It is also possible to create a “stuffed” French toast recipe by putting something in between two slices, such as creamy cheese frosting, chocolate, and Nutella.
Some of my top French toast toppings include:
- Nutella and strawberries
- Bananas and nuts (especially walnuts)
- Jam, jelly, or other fruit preserves
- Apple and caramel
- Fresh berries
- Creamy whip
- Peaches and Ice cream
- Chocolate and peanut butter
The Types of Bread To Make French Toast
You can utilize any type of bread to make French toast. However, some are better than others. It’s essential to use an item that’s well-sliced and that can be held together easily.
The bread needs to be dipped into the egg, and you don’t want it to break before it makes it into the pan.
Brioche, as well as Challah bread, are two popular options for making French toast. They are delicious and have great flavors that work well with the sweet dish and stay together exceptionally well.
If you purchase bread that’s not sliced, you could also make thinner slices of bread that can be used in this recipe. But, any type of bread you can find can be used. It can be white wheat, wheat, or multigrain bread, whatever you prefer.
I made use of potatoes as bread to make this recipe. It’s a popular item in our home, and the bread’s sweet flavor is very good with french toast.
How to Create French Toast Without Vanilla
Step 1: Gather the ingredients.
Step 2: In a shallow bowl, mix heavy cream, milk, eggs, and sugar. Add maple syrup along with crushed cinnamon.
Step 3: Grease the skillet using cooking oil or butter and cook it at a moderate-high temperature.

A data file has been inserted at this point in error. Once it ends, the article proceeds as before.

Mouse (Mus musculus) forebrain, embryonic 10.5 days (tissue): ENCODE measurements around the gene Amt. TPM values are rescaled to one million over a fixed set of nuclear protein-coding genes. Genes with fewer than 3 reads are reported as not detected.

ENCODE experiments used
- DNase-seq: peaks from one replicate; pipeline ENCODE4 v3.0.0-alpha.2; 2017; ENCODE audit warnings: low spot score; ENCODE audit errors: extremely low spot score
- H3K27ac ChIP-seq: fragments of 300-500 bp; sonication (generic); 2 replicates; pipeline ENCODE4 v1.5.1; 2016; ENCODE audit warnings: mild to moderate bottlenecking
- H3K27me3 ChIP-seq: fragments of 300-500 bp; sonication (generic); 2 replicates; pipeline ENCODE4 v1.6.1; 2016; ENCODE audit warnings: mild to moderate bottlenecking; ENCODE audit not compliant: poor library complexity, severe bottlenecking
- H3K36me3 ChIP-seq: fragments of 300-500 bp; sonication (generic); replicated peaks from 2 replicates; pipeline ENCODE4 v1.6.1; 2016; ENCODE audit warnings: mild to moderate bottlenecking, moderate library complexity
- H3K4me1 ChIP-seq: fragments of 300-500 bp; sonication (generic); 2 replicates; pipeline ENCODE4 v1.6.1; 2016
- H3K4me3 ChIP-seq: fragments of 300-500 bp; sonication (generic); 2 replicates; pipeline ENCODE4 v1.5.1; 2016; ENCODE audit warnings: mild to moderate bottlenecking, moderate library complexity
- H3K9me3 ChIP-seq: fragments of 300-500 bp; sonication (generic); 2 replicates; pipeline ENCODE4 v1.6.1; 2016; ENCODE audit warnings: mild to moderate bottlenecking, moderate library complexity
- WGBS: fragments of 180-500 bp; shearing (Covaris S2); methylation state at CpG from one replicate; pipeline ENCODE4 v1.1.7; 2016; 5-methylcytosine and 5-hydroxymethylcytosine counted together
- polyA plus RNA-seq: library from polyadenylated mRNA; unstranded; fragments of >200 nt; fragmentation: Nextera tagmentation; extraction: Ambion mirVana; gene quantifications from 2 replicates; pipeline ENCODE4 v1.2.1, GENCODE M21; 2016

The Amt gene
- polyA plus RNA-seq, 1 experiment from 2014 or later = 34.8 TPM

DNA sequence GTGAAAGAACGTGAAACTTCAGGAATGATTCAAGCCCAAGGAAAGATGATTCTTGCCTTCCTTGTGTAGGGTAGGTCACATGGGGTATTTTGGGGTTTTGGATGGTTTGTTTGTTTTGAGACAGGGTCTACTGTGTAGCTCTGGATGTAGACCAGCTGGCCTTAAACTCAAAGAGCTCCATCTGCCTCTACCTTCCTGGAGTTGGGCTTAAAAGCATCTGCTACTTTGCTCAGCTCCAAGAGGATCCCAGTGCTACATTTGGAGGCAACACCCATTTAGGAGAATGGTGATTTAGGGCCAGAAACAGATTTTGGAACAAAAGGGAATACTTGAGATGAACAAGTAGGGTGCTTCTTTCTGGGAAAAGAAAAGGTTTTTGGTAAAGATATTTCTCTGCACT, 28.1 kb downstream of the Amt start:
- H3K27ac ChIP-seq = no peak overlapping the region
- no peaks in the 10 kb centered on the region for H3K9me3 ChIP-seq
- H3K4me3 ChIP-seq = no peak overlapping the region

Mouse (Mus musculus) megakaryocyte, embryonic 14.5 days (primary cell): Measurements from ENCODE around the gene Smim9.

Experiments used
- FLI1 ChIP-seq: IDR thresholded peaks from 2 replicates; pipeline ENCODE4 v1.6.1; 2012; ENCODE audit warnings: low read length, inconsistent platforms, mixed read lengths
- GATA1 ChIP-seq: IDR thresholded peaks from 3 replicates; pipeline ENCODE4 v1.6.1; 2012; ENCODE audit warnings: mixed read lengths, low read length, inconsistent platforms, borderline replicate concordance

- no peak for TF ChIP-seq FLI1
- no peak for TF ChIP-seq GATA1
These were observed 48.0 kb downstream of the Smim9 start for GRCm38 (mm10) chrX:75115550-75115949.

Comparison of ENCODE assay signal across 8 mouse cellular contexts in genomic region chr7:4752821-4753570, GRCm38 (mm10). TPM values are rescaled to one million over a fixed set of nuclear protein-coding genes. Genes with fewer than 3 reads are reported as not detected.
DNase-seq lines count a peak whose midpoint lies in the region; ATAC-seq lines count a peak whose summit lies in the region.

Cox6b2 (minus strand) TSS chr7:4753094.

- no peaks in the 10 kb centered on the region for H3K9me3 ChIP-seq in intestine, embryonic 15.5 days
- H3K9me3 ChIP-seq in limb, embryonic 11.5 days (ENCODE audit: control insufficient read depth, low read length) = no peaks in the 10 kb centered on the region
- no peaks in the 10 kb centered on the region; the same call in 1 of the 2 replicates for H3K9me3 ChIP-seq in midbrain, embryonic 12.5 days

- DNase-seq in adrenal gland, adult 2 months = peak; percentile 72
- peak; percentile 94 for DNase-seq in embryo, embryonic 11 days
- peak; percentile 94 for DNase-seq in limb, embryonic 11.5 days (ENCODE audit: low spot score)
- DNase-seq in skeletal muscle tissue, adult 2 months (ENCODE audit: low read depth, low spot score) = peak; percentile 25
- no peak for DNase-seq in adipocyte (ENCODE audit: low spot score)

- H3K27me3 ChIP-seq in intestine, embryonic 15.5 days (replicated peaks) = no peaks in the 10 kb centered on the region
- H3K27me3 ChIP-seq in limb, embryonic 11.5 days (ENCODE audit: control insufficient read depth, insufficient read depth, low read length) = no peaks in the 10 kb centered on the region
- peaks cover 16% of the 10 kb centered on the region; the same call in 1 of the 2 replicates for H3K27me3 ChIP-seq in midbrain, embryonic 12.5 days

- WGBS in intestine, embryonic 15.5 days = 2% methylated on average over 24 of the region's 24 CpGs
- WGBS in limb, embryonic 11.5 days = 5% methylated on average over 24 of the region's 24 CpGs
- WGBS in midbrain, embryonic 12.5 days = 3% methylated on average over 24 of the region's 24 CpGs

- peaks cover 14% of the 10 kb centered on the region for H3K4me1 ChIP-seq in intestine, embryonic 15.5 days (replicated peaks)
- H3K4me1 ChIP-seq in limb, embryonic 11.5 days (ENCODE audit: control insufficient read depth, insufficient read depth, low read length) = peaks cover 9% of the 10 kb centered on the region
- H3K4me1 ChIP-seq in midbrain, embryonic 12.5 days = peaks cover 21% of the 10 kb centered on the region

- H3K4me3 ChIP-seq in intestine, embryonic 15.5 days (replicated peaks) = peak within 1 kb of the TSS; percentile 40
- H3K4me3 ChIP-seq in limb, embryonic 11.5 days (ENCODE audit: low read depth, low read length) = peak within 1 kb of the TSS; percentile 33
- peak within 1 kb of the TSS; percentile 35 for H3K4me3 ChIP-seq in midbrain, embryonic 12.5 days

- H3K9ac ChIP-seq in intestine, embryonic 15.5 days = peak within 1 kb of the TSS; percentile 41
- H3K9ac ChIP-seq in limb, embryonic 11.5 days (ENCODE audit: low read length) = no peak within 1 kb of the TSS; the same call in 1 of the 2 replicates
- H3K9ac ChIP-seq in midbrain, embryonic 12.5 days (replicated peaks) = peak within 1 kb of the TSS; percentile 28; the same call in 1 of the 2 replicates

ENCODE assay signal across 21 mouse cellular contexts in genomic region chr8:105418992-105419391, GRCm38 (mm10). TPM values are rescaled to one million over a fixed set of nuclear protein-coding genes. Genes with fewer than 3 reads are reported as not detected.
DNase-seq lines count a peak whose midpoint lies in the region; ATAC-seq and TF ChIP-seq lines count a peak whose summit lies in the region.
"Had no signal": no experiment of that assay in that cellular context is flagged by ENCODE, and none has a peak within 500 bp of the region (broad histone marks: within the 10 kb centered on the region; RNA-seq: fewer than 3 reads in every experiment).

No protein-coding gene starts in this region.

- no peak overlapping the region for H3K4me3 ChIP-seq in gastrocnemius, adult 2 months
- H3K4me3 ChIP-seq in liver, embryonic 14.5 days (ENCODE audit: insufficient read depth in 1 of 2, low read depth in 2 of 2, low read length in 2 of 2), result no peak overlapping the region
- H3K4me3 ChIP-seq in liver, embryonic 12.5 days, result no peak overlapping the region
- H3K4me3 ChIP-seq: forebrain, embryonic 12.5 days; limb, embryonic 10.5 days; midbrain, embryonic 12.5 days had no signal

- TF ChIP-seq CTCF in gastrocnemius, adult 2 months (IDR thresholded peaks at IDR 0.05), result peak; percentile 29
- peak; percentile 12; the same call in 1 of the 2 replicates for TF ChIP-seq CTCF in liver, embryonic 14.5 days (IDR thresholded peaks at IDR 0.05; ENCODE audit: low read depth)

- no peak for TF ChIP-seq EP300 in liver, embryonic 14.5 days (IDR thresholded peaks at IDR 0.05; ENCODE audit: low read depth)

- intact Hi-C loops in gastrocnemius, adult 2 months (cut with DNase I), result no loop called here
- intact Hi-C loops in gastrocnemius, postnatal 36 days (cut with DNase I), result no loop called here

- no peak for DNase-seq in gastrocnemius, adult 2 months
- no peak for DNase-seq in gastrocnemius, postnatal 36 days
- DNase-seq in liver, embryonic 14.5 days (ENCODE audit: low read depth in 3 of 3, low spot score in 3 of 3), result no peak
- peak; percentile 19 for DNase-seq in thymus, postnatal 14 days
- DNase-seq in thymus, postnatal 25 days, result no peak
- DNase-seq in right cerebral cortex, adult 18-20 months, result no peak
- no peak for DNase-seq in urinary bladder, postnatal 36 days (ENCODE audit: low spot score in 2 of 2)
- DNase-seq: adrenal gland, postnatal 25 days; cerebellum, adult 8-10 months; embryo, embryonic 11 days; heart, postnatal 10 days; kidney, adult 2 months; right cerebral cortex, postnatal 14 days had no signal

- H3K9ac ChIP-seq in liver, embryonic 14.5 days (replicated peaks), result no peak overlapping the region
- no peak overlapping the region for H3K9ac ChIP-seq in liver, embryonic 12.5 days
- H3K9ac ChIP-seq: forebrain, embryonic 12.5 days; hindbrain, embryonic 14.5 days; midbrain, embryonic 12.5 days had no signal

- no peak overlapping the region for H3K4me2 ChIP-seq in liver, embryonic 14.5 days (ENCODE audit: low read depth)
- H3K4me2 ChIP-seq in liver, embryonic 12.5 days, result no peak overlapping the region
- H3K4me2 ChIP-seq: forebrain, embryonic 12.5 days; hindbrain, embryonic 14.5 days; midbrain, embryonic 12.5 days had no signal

Step 4: Soak each bread piece in both directions.
Step 5: Quickly transfer the bread into an oven-proof skillet. Cook until it is golden on all sides.
Step 6: Repeat with the remaining bread/egg mixture. Spray the pan or melting butter before adding each slice. Create Pinterest Pin
French Toast Without Vanilla
yield: 6 SLICES Time to prepare: 10 minutes Cook time: 15 minutes Total time: 25 minutes
Our all-time favorite French toast…just without vanilla!
- 6-slices of bread
- 1/4 cup milk
- 1 cup of heavy cream
- 2 large eggs
- 1 Tablespoon sugar
- 1 teaspoon maple syrup
- 1 teaspoon ground cinnamon
In a shallow bowl, mix heavy cream, milk, eggs, and sugar. Add maple syrup along with ground cinnamon.
Make sure to grease a skillet with butter or cooking oil and set it on a medium-high flame.
Soak each bread slice across both sides. Transfer bread quickly to pan to cook till golden brown on both sides.
Repeat with the remaining bread/egg mix, spraying the pan or melting more butter before adding each slice.
YIELD: SIZE 6 SERVING: 1
Serving Size: CALORIES: 157TOTAL FAT: 6gSATURATED FAT: 3gTRANS FAT: 0gUNSATURATED FAT: 3gCHOLESTEROL: 74mgSODIUM: 184mgCARBOHYDRATES: 19gFIBER: 1gSUGAR: 5gPROTEIN: 5g
Heya, I’m Norah! The foodie editor here at YummyTasteFood! I love absolutely everything to do with food, baking, and eating! I earned my stripes in the hospitality industry as a pastry chef, sous chef, and barista. I’m now a freelance writing nomad. I do not miss the hospitality industry! Be sure to join our Facebook group – it’s free to access!